Kinematics of the Pelvis, Torso, and Lower Limb During Obstacle Negotiation While Under Temporal Constraints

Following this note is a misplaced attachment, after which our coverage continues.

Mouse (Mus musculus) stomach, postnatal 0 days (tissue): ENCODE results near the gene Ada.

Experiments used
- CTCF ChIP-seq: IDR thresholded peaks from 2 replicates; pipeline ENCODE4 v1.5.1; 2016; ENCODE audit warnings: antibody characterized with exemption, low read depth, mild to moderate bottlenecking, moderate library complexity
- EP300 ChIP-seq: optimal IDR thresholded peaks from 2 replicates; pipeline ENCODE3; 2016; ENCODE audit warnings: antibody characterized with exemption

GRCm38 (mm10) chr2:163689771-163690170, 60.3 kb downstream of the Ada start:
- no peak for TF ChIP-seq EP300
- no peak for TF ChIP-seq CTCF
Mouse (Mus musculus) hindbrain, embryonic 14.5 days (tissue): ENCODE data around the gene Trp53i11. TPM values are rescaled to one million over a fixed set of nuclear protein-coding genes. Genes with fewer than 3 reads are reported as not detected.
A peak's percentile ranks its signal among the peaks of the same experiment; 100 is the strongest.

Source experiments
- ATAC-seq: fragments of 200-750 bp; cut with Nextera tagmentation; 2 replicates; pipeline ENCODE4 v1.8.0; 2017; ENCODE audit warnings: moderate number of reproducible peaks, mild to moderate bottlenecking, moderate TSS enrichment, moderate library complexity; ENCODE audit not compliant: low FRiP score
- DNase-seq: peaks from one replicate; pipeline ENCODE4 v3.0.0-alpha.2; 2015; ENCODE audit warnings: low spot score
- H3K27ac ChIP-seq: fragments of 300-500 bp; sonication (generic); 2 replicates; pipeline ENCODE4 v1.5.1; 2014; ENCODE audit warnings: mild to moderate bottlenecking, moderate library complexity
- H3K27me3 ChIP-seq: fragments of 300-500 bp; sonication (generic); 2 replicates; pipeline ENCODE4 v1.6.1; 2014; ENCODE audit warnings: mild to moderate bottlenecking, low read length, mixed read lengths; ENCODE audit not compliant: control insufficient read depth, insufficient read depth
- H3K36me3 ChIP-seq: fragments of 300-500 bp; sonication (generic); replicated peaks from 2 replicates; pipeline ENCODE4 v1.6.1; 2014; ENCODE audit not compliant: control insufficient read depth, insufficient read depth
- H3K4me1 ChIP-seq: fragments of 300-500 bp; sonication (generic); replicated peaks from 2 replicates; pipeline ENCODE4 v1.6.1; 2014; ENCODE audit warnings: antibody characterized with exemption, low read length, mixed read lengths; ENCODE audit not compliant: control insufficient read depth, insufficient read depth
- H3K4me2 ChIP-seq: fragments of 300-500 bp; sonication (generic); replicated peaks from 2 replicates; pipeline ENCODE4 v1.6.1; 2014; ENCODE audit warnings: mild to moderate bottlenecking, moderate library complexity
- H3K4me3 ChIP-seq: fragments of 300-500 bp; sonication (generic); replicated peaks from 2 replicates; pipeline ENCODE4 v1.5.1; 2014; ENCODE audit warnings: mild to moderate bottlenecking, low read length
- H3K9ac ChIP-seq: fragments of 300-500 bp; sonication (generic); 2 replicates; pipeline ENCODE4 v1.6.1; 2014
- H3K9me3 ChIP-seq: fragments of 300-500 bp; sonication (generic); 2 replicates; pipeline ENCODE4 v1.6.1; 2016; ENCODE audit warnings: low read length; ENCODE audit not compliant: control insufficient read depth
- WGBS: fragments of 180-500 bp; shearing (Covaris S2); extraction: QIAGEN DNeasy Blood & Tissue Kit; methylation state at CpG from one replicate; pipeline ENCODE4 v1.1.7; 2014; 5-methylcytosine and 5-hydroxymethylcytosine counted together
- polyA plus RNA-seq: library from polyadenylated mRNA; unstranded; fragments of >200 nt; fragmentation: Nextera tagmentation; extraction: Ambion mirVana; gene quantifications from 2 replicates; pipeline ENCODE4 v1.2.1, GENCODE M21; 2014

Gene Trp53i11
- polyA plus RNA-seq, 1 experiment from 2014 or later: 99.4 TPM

Biomechanics of unobstructed locomotion consists of synchronized complex movements of the pelvis, torso, and lower limbs. These movement patterns become more complex as individuals encounter obstacles or negotiate uneven terrain. To date, limited research has explored how specifically the pelvis, torso, and lower limb segments relate to obstacle negotiation of varying sized objects combined with temporal constraints to perform the task. Understanding pelvis and adjoining segment movements during object negotiation will provide necessary information in identifying abnormal mechanics and potential fall risk characteristics in balance compromised patient populations. In this prospective cohort study, we aimed to compare pelvic, torso, and lower limb kinematics during unobstructed locomotion with obstacle negotiation of varying heights. Ten healthy young adults (7 females and 3 males, mean age 28.4 ± 4.1 years, mean body mass index 22.5 ± 3.6 kg/m2) enrolled in this study. Analysis of within‐subject differences revealed a significant increase in sagittal (posterior tilt) and frontal (ipsilateral hike) plane pelvic angular displacement and higher sagittal plane posterior torso lean angular displacement with increased obstacle height. Furthermore, both sagittal plane hip and knee maximum joint flexion were significantly higher with increasing heights of the obstacles during negotiation. These data provide insight on segment mechanics within a non‐mobility‐impaired population; therefore, providing a baseline to understand the kinematic demands necessary for safe and effective gait in mobility‐compromised populations. Anat Rec, 300:732–738, 2017. © 2017 Wiley Periodicals, Inc.
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